Educator Rudine Sims Bishop teaches about the need for children to find mirrors of self-affirmation in books. I wanted that for my four black children as we raised them in a charming southern town. Many hours were spent at our local library, pulling books and engaging in storytime. While our diverse church was faithful to provide curriculum and images that reflected the beauty of diverse skin tones, I also wanted our home library to give my children both affirmation of their God-given beauty, and reinforcement of our faith-filled values.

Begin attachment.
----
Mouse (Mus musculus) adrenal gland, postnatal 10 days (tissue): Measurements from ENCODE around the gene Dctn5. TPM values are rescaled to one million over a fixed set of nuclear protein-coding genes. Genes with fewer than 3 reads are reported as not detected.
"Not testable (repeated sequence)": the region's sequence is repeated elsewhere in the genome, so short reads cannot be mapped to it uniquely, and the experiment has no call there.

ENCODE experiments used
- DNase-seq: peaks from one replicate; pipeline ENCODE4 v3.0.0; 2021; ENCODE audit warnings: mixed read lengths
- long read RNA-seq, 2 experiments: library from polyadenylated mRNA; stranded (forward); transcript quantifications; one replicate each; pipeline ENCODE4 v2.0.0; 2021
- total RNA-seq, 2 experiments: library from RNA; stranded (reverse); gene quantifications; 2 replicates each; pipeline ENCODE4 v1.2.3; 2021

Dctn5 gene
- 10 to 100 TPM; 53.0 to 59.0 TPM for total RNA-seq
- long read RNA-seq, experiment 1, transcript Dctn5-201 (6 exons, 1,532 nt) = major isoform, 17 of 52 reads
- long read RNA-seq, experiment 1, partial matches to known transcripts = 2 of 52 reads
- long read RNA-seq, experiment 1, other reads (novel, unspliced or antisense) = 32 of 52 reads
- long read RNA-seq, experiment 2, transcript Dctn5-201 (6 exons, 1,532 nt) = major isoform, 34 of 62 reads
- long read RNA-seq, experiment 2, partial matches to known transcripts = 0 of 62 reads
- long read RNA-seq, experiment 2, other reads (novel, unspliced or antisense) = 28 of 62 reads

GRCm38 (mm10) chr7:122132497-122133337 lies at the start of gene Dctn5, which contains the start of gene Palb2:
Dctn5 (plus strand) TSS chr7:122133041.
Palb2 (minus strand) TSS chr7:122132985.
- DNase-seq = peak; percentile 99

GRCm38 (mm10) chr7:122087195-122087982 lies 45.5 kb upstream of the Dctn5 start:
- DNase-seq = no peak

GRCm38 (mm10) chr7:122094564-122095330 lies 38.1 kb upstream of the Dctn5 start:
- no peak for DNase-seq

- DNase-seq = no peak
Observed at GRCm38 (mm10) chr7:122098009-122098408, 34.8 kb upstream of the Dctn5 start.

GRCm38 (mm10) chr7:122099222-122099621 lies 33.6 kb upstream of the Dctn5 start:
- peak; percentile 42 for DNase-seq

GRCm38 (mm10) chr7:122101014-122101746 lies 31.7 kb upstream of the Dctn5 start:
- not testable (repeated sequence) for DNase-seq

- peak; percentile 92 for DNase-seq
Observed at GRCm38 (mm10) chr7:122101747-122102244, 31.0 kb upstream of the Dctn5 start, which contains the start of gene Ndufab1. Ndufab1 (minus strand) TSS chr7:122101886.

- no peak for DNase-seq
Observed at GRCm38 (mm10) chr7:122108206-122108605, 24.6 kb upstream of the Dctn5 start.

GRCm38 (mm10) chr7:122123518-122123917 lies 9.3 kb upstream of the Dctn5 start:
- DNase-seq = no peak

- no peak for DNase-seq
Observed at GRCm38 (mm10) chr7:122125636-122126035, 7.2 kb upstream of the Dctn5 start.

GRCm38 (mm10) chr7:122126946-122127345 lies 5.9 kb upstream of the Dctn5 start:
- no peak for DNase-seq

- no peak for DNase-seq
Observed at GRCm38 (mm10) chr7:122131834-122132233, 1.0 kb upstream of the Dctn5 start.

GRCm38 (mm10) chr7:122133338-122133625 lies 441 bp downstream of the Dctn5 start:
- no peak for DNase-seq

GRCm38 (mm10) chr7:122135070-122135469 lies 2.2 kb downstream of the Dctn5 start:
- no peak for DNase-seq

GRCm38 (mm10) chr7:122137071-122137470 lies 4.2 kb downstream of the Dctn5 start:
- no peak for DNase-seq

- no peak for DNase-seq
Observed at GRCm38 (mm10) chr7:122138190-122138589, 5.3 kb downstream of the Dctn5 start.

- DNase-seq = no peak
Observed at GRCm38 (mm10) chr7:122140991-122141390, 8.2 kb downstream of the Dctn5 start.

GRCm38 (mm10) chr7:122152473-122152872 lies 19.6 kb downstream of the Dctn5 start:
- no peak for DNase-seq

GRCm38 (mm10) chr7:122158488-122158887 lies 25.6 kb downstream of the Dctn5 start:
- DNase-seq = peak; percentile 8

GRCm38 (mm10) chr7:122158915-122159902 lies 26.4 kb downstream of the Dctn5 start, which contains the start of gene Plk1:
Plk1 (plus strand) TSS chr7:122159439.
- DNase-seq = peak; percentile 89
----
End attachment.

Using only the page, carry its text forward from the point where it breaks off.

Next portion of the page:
Visits to the local Christian bookstore did not satisfy this need; and often, the mainstream bookstores only had a few titles that featured characters that looked like my children. When I came across books that gave the double duty of ethnic diversity and faith, I grabbed them to stock our home and classrooms.
Five years ago when God began giving me story ideas, I collected them in my journal, thinking a blog was forming. But slowly, as I reflected on cultural events and the frustration I felt when well-meaning white Christians bragged about teaching their children to be colorblind, I felt called to make a difference by writing books that would impact young hearts. God mined decades of diverse church leadership and shaped a new mid-life adventure for me. And as I began researching and learning the world of publishing, all the treasured picture books that my kids had outgrown became valuable resources.